Despite the major challenges facing healthcare in the next five to 10 years, too few organisations seem to appreciate the situation facing them

Last year, KPMG brought together more than 40 of the world’s leading health practitioners to look at what they thought the future might hold. We weren’t surprised to hear their concerns about the challenges ahead. Nearly all of them, when surveyed, predicted moderate or major system change.

‘No other sector faces quite the same challenges in the next five to 10 years as healthcare’

Two things, however, surprised us, which form the key themes of our report, Something to teach, Something to learn: Global perspectives on healthcare. One, how many thought they would somehow be insulated against these challenges; and two, the striking similarities in the way that payers and providers are responding and rethinking their strategies.

Three quarters of global health practitioners we spoke to believe their current business models would be able to withstand the mounting pressures caused by growing, ageing populations and tightening budgets.

It’s a worrying paradox but not unique to health. Research with 3,000 leaders in all sectors found that most, when faced with the prospect of major change, would favour transactional change over transformation reform.

Transformation without fear

However, no other sector faces quite the same challenges in the next five to 10 years as healthcare. The seeming lack of long term planning is a growing cause for concern.

Our report highlights an emerging international consensus on the major trends shaping health system reform:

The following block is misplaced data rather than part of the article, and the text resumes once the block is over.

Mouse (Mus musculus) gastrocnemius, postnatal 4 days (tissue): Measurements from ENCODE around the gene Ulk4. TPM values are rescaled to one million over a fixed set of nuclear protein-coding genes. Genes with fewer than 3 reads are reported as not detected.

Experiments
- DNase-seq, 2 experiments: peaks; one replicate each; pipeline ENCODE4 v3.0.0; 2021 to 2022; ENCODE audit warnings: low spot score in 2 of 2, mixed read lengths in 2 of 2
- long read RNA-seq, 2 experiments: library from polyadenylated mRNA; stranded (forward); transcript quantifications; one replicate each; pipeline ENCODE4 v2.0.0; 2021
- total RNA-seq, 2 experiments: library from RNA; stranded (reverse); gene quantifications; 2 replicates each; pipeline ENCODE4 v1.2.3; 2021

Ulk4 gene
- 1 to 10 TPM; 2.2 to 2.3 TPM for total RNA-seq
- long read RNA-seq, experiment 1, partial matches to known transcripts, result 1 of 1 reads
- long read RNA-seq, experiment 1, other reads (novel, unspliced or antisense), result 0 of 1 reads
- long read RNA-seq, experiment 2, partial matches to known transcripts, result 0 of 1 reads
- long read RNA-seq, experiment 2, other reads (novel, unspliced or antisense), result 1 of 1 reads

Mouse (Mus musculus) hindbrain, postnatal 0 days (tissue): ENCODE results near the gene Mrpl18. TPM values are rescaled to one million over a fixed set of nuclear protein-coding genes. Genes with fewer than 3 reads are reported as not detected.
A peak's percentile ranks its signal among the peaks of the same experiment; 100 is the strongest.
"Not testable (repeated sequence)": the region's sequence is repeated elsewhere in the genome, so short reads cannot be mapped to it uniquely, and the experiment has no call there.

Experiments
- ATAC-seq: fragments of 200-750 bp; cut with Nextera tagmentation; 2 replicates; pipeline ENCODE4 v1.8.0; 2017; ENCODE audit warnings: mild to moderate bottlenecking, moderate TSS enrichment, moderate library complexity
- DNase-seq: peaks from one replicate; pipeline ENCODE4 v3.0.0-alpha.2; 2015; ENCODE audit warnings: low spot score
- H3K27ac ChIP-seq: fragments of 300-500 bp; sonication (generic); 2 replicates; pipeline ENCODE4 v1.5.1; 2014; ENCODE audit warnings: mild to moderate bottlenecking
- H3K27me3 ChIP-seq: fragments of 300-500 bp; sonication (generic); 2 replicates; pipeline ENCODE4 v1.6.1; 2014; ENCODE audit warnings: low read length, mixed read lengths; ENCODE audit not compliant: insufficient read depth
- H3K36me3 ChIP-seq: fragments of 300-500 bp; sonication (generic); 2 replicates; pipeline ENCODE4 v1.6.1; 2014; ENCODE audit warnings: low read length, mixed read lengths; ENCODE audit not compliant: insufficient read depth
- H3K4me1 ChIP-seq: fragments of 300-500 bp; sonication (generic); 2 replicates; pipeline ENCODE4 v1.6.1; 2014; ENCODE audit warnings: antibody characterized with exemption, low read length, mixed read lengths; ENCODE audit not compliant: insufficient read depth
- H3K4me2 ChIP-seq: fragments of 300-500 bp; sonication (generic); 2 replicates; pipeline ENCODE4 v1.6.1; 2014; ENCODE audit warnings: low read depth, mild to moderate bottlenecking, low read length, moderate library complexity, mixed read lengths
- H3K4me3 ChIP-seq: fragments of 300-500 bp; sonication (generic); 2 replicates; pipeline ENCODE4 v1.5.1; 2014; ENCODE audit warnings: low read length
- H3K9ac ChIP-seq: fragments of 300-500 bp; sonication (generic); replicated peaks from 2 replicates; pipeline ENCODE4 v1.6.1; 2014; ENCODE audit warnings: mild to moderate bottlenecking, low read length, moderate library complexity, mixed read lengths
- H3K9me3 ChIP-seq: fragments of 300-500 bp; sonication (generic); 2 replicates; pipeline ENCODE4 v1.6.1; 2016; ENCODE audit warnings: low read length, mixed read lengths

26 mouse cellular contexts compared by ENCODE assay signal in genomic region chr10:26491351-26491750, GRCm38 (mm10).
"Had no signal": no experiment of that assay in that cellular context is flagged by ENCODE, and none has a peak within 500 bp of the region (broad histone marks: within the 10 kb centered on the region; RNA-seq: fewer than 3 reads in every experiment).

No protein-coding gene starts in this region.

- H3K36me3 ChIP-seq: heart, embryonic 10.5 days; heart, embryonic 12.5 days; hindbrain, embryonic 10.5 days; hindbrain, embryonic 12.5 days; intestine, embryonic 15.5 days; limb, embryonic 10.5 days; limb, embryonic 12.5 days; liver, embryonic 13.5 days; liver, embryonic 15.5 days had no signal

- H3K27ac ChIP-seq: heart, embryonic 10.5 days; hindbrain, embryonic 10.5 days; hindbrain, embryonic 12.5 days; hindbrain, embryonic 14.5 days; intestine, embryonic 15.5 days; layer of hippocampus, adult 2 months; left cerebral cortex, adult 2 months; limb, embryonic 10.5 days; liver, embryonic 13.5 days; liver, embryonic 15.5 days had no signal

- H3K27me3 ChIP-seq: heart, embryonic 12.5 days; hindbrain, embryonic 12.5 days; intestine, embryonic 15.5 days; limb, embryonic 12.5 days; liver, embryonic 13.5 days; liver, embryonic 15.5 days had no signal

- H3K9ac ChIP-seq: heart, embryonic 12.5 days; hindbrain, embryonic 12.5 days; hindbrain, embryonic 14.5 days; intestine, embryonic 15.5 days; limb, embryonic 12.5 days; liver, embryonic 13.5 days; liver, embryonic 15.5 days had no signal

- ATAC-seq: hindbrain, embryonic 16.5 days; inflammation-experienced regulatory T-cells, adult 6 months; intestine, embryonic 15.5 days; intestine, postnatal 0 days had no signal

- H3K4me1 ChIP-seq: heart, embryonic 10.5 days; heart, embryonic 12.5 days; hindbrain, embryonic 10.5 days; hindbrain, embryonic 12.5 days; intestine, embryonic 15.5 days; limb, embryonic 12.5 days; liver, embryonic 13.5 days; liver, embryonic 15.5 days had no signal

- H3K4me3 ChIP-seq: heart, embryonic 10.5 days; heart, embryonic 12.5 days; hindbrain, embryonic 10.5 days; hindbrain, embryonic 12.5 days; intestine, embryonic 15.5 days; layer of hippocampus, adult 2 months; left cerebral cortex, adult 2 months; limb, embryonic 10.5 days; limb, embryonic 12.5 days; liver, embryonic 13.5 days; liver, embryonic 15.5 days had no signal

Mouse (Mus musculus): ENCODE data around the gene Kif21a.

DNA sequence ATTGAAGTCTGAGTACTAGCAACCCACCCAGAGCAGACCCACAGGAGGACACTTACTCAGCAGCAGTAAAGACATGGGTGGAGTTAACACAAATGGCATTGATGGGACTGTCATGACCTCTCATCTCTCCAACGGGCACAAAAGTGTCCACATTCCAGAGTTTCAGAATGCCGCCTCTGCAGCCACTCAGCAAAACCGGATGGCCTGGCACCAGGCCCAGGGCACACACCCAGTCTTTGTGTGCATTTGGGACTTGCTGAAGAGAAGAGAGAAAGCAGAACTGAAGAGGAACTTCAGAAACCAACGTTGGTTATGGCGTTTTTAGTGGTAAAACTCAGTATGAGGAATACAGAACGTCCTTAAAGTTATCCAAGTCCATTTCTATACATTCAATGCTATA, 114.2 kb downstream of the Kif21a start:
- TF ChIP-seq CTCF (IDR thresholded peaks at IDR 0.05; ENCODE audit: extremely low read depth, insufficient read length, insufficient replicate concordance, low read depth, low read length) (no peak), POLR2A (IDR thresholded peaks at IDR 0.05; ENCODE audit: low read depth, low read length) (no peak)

• Payers − whether governments, public sector bodies or insurers − are becoming more active: looking at value, contracting more selectively, reshaping patient behaviour and moving care upstream to focus more on prevention.
  • Providers are rethinking their approach, developing new forms of more extensive and integrated care.
  • Patients are increasingly being seen as active partners in their care, rather than passive recipients.
  • New approaches to integration are demonstrating that sustainable change and better value can go hand in hand.
  • The rise of “high growth health systems” from rapidly developing economies in Asia, Africa and South America is changing global outlooks and offering huge learning opportunities for all.

Despite these clear indicators, too few organisations seem to appreciate the scale of the challenge facing them and are asking: “In future, do we do things better or do better things?”

The health landscape must, and will, change − everyone needs to be prepared for that: patients, providers, commissioners and clinicians. We must take the fear out of transformation, embrace the potential and take people with us.

‘Integration trumps competition in terms of delivering sustainable benefits. This, with the patient at the centre, is where the focus should be’

While the paradox exists, getting sufficient joint buy-in for major reform will be extremely difficult. There are many examples of innovation and good practice around the world, from which health systems, including the NHS, can learn.

Clinical commissioning groups, for example, could learn from some international insurers, many of which are already putting the principles of the “activist payer” into practice − contracting for value and outcomes and directly influencing patient and provider behaviour. Dutch health insurer DFZ has pioneered a commissioning approach, which has seen it work with local hospital providers to develop fully integrated care pathways for oncology, pregnancy, elective surgery, complex vascular and elderly care.

Delivering sustainable benefits

We believe that integration trumps competition in terms of delivering sustainable benefits. This, with the patient at the centre, is where the focus should be. GP commissioners need to move quickly, use smart data about their populations that allow them to predict future needs and design services around patients.

‘Policies in the UK don’t incentivise integration, adding complexity to something which should be simplified’